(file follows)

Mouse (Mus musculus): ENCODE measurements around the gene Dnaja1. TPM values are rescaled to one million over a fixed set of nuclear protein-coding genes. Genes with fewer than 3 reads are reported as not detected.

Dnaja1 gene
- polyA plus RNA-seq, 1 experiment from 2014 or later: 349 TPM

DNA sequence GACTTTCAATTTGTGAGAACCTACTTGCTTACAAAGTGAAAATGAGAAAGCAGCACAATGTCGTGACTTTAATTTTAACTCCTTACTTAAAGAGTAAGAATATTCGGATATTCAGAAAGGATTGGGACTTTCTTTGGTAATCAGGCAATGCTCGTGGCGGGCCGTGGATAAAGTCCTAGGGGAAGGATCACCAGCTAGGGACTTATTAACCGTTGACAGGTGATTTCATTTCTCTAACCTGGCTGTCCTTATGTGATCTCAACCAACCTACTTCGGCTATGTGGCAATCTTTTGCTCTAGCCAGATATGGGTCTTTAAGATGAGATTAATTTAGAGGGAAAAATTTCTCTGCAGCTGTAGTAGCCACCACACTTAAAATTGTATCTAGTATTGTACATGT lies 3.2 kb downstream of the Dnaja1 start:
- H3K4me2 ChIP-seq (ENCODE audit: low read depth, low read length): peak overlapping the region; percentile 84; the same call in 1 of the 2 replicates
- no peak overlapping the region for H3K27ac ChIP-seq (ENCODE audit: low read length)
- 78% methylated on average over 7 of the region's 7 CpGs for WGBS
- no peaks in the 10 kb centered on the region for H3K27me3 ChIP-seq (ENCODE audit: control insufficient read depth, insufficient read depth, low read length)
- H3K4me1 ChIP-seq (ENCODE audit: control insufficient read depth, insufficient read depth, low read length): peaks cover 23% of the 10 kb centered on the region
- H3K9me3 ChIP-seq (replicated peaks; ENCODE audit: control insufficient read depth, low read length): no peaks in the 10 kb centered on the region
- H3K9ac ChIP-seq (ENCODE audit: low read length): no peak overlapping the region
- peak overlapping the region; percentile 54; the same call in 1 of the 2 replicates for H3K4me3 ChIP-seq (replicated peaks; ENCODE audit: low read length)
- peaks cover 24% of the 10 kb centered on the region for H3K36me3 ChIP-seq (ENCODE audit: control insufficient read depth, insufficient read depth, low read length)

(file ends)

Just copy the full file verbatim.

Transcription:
Mouse (Mus musculus): ENCODE measurements around the gene Dnaja1. TPM values are rescaled to one million over a fixed set of nuclear protein-coding genes. Genes with fewer than 3 reads are reported as not detected.

Dnaja1 gene
- polyA plus RNA-seq, 1 experiment from 2014 or later: 349 TPM

DNA sequence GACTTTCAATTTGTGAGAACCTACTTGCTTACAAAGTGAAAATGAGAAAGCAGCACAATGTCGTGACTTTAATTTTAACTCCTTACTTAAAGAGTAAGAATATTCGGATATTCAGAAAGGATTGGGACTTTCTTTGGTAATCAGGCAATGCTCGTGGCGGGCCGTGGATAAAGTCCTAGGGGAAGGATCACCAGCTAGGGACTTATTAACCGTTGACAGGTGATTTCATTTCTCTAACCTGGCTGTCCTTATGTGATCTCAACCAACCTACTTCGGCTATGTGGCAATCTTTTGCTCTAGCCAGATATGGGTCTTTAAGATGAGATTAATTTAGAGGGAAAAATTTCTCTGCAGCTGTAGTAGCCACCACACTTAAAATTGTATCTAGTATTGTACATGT lies 3.2 kb downstream of the Dnaja1 start:
- H3K4me2 ChIP-seq (ENCODE audit: low read depth, low read length): peak overlapping the region; percentile 84; the same call in 1 of the 2 replicates
- no peak overlapping the region for H3K27ac ChIP-seq (ENCODE audit: low read length)
- 78% methylated on average over 7 of the region's 7 CpGs for WGBS
- no peaks in the 10 kb centered on the region for H3K27me3 ChIP-seq (ENCODE audit: control insufficient read depth, insufficient read depth, low read length)
- H3K4me1 ChIP-seq (ENCODE audit: control insufficient read depth, insufficient read depth, low read length): peaks cover 23% of the 10 kb centered on the region
- H3K9me3 ChIP-seq (replicated peaks; ENCODE audit: control insufficient read depth, low read length): no peaks in the 10 kb centered on the region
- H3K9ac ChIP-seq (ENCODE audit: low read length): no peak overlapping the region
- peak overlapping the region; percentile 54; the same call in 1 of the 2 replicates for H3K4me3 ChIP-seq (replicated peaks; ENCODE audit: low read length)
- peaks cover 24% of the 10 kb centered on the region for H3K36me3 ChIP-seq (ENCODE audit: control insufficient read depth, insufficient read depth, low read length)